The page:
Editorial: Misplaced blame for a broken system

08/08/2013 6:00 AM |
CARRIE MILLER PHOTO  |  Lorenza Leal, 28, and her son, Juan Basurto, 7, at the North Fork Spanish Apostolate in Riverhead last month where she volunteers. Ms. Leal is from Guerrero, Mexico, and speaks an ancient language called Mixteco.

CARRIE MILLER PHOTO | Lorenza Leal, 28, and her son, Juan Basurto, 7, at the North Fork Spanish Apostolate in Riverhead last month where she volunteers. Ms. Leal is from Guerrero, Mexico, and speaks an ancient language called Mixteco.

Hispanic immigrants are often spoken of in broad, general terms and assigned dehumanizing labels.

They’re dismissed as Mexicans, South Americans or “illegals,” among other things, even though it’s well known that immigrants living in Riverhead and elsewhere in the U.S. come from a wide range of South and Central American countries. Many are living here illegally. But many are not.

This week’s story on the Mixteco-speaking people who call the Riverhead area home serves as a real-life example of the stark cultural and ethnic differences that exist in just one country, Mexico, where native people have been living for thousands of years and still live today, using ancient languages for which alphabets have only recently been created.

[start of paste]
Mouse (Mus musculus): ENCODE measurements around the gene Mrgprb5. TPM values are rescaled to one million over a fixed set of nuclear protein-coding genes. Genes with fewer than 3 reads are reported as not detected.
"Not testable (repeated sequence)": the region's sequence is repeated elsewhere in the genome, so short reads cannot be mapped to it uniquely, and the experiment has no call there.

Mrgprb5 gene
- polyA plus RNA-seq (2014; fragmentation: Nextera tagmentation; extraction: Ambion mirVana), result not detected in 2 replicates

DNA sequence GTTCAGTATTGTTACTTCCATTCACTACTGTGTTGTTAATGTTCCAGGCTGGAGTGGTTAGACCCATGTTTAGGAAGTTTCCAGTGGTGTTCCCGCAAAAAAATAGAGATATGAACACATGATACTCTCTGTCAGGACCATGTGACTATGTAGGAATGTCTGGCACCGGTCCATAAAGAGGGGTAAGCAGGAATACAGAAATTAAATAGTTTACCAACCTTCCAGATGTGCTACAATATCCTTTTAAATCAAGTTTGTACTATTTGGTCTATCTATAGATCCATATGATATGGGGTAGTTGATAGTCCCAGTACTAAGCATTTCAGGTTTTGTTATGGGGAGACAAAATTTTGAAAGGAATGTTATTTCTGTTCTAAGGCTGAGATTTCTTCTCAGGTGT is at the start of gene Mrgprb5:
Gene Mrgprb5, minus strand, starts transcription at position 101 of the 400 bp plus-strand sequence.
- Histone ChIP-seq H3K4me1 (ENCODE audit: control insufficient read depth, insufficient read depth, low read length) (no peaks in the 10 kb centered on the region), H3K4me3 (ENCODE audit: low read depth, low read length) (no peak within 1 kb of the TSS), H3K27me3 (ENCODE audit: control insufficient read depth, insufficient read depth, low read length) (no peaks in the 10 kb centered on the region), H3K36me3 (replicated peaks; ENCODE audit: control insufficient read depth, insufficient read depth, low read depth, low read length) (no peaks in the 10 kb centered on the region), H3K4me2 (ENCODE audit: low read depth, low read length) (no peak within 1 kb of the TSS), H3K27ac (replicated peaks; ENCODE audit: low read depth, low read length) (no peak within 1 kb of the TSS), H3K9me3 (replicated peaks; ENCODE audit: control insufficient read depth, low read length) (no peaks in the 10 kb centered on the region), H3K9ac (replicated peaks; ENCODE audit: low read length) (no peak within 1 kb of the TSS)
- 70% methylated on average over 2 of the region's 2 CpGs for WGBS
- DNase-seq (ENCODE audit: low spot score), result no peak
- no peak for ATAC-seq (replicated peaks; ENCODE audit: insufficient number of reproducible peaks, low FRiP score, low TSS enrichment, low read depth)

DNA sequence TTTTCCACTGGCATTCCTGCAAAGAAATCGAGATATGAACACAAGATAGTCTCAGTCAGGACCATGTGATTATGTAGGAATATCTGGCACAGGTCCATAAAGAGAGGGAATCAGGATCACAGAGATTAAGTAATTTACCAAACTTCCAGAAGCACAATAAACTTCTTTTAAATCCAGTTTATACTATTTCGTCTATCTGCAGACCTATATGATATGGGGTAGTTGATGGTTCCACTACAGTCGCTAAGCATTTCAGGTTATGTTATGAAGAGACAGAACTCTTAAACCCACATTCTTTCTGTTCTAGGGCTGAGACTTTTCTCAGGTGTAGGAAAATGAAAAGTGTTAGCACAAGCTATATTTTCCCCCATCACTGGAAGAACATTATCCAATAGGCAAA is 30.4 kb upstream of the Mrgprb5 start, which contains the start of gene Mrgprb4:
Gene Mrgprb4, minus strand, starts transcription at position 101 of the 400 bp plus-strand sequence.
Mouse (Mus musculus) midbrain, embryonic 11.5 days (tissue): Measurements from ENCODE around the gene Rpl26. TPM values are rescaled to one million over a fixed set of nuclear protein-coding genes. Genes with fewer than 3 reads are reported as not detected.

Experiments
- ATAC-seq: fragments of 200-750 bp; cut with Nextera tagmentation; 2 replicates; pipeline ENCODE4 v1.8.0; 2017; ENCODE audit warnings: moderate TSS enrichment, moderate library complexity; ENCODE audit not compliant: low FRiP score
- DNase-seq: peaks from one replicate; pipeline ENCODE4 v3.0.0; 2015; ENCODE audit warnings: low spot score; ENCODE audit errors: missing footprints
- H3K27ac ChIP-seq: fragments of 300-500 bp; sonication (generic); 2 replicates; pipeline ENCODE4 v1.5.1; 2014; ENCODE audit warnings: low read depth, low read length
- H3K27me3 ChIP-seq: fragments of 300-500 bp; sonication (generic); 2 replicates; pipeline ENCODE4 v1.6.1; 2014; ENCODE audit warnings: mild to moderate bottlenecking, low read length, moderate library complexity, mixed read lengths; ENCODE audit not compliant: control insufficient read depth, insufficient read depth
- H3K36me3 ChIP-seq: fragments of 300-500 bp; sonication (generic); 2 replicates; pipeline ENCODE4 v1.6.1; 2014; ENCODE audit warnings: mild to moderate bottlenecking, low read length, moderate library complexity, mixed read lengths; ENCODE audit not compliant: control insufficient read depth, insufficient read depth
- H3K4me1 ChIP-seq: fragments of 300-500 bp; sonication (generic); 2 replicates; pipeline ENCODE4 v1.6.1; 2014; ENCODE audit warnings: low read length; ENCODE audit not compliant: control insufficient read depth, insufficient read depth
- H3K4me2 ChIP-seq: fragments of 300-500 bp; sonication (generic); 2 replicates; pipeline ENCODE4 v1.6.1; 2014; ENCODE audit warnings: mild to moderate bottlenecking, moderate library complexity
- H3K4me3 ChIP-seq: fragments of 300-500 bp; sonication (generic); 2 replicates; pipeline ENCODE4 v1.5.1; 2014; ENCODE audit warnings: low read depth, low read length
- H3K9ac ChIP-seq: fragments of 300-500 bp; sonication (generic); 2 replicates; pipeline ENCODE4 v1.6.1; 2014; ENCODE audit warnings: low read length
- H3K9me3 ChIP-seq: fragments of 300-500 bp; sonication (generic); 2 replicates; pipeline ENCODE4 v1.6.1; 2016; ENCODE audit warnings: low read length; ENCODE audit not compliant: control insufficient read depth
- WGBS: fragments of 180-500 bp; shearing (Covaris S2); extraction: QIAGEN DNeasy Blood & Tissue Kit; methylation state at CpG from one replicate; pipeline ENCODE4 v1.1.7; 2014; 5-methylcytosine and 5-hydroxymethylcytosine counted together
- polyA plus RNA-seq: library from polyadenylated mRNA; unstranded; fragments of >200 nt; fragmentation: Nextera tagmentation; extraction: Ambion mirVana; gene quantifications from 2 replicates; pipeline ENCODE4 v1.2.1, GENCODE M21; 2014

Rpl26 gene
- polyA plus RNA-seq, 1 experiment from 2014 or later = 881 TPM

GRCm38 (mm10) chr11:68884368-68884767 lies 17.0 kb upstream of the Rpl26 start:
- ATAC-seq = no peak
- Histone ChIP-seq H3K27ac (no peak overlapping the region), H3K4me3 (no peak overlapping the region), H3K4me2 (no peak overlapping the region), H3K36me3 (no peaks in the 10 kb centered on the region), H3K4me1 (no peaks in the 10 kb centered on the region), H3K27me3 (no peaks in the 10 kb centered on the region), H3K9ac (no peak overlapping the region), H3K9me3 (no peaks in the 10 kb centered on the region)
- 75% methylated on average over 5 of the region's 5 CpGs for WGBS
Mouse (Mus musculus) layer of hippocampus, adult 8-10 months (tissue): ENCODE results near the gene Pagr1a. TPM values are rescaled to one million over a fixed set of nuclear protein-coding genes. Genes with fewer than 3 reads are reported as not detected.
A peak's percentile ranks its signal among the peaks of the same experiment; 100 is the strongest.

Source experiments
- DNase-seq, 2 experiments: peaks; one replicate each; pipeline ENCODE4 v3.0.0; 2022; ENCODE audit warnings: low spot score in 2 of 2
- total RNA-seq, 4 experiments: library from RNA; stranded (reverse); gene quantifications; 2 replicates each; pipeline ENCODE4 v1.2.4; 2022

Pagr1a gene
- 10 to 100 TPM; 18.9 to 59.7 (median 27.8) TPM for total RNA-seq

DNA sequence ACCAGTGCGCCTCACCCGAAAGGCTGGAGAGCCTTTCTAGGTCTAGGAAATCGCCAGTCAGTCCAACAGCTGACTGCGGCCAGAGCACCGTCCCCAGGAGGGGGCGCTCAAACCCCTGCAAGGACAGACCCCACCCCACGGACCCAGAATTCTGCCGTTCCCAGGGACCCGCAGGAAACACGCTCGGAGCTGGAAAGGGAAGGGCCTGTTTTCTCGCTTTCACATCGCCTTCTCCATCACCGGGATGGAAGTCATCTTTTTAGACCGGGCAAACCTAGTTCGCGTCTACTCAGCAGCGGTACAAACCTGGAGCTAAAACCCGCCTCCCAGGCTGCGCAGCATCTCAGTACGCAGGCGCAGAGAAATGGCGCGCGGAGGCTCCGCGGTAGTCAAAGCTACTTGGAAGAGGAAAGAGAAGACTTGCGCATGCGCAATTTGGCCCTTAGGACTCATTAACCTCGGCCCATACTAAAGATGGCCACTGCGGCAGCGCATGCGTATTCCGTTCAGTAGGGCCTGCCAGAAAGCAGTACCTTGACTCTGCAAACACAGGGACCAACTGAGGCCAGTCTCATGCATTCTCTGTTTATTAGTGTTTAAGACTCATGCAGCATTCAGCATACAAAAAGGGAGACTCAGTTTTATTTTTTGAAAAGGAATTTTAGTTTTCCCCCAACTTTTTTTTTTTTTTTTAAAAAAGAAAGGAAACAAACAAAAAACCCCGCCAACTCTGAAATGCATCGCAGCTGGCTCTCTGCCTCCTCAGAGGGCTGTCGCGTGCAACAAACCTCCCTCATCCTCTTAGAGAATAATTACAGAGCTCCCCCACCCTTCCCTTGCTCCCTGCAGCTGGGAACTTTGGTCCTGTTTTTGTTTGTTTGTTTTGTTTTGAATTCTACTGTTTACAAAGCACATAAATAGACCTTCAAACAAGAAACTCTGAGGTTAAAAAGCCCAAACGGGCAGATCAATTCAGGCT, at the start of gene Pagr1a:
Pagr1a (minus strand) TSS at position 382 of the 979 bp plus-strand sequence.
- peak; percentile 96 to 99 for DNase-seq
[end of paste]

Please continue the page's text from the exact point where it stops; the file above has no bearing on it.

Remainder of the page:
The struggle and perseverance of the Mixtec people, who also face discrimination in their own country, should be admired. As Lorenza Leal tells the News-Review, she believes it’s important that her American-born children — all U.S. citizens — learn the value of hard work and not take for granted the comforts of life in this country, especially given her own struggles and those of her ancestors.

In other words, strive for success but always remember where you came from.

Sound familiar?

Family-oriented citizens who value individual responsibility and believe in the American Dream should welcome immigrants like Ms. Leal. Yet every day, human beings simply struggling to survive are being scapegoated. They’re vilified and harassed — or worse — all actions that divert attention from the real problem: the lack of a fair and functional immigration system in the United States.

If politicians in Washington could put their ideologies aside, people willing to move here to work could do so while living comfortable lives and contributing to our local economies.

Reform could also make it harder for criminals to find their way here.

Congress should get to work on the immigration issue soon after its return to Capitol Hill in September. Reaching a reasonable solution would be a win-win for the economy and humanity.